PI: Discuss some obstacles you faced to bring this project to life and what you did to overcome those obstacles?  

AS: Primary obstacles presented by this project were the short turnaround time, the logistics of communication and rehearsals for the relatively large cast, and striking the right balance for a staged reading between “staged” and “reading.” 

The short turnaround time meant we had to keep things simple. We cast actors with whom we had already worked and knew were talented, reliable, and strong “readers” – a different set of performance muscles than regular acting. The logistics presented an unavoidable challenge: limited rehearsal time and space, directing five separate plays and casts while coordinating the various schedules and maintaining communication among ten different actors with disparate work/school schedules and access needs – which inevitably meant a barrage of phone calls, texts, emails, and social media interaction.   

The one advantage we enjoyed was that we had significant experience with the format and could resist the pitfalls of trying too much with limited resources. Keeping things simpler meant focusing on the text and performances while minimizing superfluous production values. 

PI: The terms “Adults Only” and “s -EX” are suggestive; how do you, as a writer and director, bring a more sexy, steamy, entertaining project and less pornographic or vulgar to life?  

AS: I want to think that our work has always been sex-positive. By this, I mean that historically, the sexual component of LGBTQ+ life has been treated with a great deal of stigma, censorship, and homophobia. While I enjoy wordplay and don’t mind titillating audiences and addressing the erotic, I don’t think there’s ever been anything salacious about what we do – although that is, of course, always dependent on the eye of the beholder. If one goes seeking smut, one will usually find it. We prefer a free examination of the notion that those in our community are just as deserving of active, varied, expressive, fulfilling sex lives as everyone else — and we’ve tried to maintain that philosophy in our work. Finally, these are staged “readings” of plays. LOL. Everyone will keep their clothes on…unless someone in the audience gets inspired to disrobe.  

Photo Courtesy of African-American Collective Theater

PI: Describe the casting process and what audiences will experience when they see this play?  

AS: As previously stated, there was no time for an extensive casting process. We’ve worked with a large pool of local actors over the past three decades, so matching actors to play/role was less of a challenge than identifying and coordinating availability.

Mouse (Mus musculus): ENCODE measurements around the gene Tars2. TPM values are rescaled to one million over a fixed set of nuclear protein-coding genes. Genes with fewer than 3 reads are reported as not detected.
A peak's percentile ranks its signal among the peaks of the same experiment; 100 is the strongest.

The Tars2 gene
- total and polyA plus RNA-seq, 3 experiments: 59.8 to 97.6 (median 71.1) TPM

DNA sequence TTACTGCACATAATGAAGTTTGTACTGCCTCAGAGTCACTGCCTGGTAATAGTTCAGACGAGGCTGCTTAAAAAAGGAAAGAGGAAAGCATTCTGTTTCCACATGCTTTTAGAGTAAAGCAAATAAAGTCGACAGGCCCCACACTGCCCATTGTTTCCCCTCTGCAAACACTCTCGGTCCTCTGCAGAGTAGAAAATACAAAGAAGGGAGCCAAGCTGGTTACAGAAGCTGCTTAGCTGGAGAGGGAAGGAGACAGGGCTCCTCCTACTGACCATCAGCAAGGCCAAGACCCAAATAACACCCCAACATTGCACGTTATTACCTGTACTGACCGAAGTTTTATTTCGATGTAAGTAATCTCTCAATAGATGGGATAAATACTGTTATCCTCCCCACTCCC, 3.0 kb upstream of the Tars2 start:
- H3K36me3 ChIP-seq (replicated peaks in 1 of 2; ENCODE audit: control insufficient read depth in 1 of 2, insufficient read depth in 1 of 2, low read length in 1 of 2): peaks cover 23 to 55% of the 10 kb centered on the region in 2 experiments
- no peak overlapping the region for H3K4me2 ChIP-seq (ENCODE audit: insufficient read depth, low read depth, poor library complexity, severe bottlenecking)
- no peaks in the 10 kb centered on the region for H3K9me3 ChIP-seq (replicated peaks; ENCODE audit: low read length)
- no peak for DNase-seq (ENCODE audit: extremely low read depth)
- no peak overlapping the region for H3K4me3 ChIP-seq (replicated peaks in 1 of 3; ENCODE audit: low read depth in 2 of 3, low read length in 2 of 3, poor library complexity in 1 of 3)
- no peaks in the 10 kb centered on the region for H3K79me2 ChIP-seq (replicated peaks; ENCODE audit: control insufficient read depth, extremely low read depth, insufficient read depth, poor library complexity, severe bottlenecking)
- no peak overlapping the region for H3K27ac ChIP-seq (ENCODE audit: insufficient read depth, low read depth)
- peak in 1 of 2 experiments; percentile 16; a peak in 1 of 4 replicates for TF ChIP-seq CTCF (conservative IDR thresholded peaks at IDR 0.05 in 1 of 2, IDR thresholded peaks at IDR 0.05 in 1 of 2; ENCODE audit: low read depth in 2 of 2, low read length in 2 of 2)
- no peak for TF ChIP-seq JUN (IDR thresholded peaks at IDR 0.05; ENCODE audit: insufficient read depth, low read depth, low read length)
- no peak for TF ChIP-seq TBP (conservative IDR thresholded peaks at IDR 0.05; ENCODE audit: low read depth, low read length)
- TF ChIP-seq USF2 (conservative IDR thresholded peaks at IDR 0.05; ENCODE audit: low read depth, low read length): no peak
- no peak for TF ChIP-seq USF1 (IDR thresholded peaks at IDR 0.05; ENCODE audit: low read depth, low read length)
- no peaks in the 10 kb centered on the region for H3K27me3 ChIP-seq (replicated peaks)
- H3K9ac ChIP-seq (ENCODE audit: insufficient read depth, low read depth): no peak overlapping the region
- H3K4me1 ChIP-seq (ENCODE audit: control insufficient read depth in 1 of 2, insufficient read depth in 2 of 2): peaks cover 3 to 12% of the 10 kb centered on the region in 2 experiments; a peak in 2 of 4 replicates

The mandate from Anacostia playhouse was that the evening serves as a bridge, not only to new, younger audiences but also between the dinner crowd and the club-hopping nightlife folks. First and foremost, I sense there was a desire for entertainment, so I hope that is one reaction to our artistic efforts.  

But there are definitely ways for entertainment to be thought-provoking; therefore, my personal goal is two-fold. The intended target audience allows us to deal with language and subject matter that might not be considered appropriate for family consumption, certainly not with children and younger teens. The plays are fairly accessible – there’s nothing cutting-edge about them, except possibly the subversive ways we use familiar forms to explore more progressive ideas. 

PI: Is there a chance this play will make it to Broadway and beyond?  

AS: This is not the type of project to go to Broadway, as it is a collection of five short, two-character pieces rather than full-length plays. Although I have written 12 full-length dramas, better suited to those venues. 

PI: What else would you like to share?  

AS: Just that within the standard format of five “two-handers,” we’ve introduced a lot of diversity and intersectionality. There’s certainly something for everyone — hopefully, much to amuse, entertain and ponder. 

Theater After Dark Adults Only takes place Fri Oct 28, 2022 – Sat Oct 29, 2022 click here for tickets.